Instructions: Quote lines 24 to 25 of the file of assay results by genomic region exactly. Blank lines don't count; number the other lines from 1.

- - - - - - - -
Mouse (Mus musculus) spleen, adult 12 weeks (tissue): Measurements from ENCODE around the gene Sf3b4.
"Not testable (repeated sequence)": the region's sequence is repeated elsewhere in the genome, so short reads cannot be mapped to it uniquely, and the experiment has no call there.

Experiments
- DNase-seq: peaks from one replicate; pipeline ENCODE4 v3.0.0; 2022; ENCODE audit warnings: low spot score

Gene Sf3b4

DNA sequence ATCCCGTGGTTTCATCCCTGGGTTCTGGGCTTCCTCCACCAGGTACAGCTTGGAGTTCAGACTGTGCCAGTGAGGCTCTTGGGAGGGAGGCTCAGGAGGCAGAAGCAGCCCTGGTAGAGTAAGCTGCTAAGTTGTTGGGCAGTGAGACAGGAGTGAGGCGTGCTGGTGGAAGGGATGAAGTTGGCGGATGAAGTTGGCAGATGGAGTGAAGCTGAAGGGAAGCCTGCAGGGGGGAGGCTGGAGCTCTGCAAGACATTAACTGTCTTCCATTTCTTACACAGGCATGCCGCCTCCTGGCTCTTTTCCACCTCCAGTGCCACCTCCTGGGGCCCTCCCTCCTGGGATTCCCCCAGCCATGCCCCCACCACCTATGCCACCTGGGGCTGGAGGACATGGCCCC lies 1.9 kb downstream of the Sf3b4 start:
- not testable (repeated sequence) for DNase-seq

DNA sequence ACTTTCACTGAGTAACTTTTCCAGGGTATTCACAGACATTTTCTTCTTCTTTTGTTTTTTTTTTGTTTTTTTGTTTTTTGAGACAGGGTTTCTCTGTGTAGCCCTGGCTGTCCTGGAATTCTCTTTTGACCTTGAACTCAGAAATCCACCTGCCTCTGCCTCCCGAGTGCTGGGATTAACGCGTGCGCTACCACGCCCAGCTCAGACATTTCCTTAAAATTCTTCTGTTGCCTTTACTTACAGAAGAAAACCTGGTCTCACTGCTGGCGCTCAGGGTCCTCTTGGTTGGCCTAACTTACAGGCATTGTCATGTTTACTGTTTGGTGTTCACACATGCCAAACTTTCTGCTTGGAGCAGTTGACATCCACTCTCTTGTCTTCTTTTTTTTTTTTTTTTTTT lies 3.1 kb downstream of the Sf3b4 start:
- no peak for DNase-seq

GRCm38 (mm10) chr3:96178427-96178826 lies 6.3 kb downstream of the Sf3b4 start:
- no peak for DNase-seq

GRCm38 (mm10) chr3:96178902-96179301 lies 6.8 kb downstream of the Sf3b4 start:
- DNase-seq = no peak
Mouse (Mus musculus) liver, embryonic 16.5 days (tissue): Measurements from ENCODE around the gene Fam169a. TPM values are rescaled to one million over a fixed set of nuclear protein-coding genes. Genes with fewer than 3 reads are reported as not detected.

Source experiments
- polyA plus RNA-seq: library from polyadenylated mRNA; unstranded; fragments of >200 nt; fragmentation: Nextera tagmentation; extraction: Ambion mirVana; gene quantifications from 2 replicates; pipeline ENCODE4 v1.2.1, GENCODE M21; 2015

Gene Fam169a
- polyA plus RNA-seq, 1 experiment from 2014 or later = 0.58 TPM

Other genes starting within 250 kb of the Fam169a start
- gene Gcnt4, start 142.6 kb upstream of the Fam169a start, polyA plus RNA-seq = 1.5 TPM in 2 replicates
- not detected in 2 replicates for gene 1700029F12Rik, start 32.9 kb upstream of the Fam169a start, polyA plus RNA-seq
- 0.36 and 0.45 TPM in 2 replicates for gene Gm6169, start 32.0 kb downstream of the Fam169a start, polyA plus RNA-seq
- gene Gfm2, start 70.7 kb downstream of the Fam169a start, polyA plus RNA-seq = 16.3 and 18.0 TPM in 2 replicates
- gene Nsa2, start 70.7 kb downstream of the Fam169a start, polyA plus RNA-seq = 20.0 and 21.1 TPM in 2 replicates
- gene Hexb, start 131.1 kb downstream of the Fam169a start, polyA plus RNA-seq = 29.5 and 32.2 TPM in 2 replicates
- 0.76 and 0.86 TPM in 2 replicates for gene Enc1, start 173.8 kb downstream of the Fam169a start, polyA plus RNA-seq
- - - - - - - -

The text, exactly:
- gene Nsa2, start 70.7 kb downstream of the Fam169a start, polyA plus RNA-seq = 20.0 and 21.1 TPM in 2 replicates
- gene Hexb, start 131.1 kb downstream of the Fam169a start, polyA plus RNA-seq = 29.5 and 32.2 TPM in 2 replicates